Parliamentary Reform.

old connexious, every thing must be disThe excitement in which the whole

regarded in the paramount cousidera

tion of returning a House of Commons vation has been kept by the discussions

that will save the country. In the preou this vital question was increased by the result of the division on the second

sent state of the suffrage it is comparareading on the 22d ult. A majority of

tively little which the people can du; but

let them do it all; it will prove to be one in a House of 603 menubers affords little hope of getting the Bill through the en

enough. Committee without mutilation. A dissolution of Parliament may therefore be

Porter versus Clark. expected. The Bill has united the na. The « Legal Observer” (a Weekly tion; it has been cheerfully acquiesced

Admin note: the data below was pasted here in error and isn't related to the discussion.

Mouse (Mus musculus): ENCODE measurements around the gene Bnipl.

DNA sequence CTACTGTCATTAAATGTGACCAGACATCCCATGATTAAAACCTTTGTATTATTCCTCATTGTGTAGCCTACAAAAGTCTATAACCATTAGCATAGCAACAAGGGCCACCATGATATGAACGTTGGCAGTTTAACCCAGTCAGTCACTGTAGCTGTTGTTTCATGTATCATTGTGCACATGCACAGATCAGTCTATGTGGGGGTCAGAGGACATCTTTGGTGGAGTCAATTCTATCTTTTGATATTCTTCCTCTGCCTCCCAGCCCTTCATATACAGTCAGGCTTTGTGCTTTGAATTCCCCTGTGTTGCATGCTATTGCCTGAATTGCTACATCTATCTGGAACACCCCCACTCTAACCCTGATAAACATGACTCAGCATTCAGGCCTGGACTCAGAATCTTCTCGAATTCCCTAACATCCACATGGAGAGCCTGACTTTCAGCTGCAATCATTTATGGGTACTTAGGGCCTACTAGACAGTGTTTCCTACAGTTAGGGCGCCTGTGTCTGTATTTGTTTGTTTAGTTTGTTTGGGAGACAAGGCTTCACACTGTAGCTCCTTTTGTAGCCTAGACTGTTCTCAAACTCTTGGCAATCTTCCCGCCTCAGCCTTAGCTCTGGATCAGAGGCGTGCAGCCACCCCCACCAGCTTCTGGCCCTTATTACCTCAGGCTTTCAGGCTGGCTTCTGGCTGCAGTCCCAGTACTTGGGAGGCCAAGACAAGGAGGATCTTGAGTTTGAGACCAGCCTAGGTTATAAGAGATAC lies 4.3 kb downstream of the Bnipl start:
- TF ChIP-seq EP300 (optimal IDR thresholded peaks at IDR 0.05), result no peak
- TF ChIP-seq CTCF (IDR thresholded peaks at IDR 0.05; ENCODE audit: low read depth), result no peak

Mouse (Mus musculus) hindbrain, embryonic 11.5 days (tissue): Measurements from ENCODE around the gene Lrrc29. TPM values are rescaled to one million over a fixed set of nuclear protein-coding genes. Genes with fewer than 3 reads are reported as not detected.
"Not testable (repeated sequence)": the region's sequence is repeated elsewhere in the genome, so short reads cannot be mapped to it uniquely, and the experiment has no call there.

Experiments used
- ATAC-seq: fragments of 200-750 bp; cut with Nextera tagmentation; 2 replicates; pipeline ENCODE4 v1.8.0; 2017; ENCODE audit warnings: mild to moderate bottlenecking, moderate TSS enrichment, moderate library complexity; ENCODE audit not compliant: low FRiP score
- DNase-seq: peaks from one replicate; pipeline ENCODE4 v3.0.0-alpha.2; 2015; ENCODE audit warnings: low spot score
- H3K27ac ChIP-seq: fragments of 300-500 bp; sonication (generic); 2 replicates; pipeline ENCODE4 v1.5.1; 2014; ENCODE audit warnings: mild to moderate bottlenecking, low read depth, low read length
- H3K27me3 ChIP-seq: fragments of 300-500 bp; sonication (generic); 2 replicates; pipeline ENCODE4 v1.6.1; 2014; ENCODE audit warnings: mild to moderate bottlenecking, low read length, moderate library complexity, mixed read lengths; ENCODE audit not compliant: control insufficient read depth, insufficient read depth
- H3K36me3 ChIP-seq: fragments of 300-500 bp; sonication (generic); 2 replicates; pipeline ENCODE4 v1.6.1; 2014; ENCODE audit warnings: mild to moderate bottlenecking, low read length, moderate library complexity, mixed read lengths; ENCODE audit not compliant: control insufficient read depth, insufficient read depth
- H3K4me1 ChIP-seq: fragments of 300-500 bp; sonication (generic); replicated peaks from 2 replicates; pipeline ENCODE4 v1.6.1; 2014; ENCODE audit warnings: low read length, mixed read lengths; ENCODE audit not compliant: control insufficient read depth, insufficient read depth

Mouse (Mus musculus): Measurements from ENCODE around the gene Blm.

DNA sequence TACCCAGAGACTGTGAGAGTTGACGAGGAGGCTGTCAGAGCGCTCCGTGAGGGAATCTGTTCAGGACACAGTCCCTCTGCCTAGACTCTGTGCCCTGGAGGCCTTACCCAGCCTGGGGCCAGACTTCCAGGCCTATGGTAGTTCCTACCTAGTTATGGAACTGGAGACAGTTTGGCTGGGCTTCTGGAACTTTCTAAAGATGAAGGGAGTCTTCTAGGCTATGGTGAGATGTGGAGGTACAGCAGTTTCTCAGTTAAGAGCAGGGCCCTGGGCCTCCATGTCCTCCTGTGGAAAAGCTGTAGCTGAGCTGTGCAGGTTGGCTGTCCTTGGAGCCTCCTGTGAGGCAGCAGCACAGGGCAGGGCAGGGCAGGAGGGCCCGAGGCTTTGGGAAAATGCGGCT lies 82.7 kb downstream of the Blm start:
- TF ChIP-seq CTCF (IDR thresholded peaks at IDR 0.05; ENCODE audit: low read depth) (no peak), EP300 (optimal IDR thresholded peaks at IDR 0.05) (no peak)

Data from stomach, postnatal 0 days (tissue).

Journal of Jurisprudeuce) of 19th ult.

lou in and zealously supported by those

contains a case of some importance to who had previously petitioned for more

Dissenters, which has recently been deextensive changes; and for Ministers to

cided before the Vice-Chancellor. It allow it to pass in an enfeebled aud crip.

may be useful to give it insertion in the pled form would destroy that public con

Repository, as many Trust Deeds of our fidence in them which is now the chief Chapels are defective as reo

chapels are defective as regards the elecbarrier against desperation and confu

tion and dismissal of ministers.

tior sion. Every thing depends upon their firmness. To those who would perpe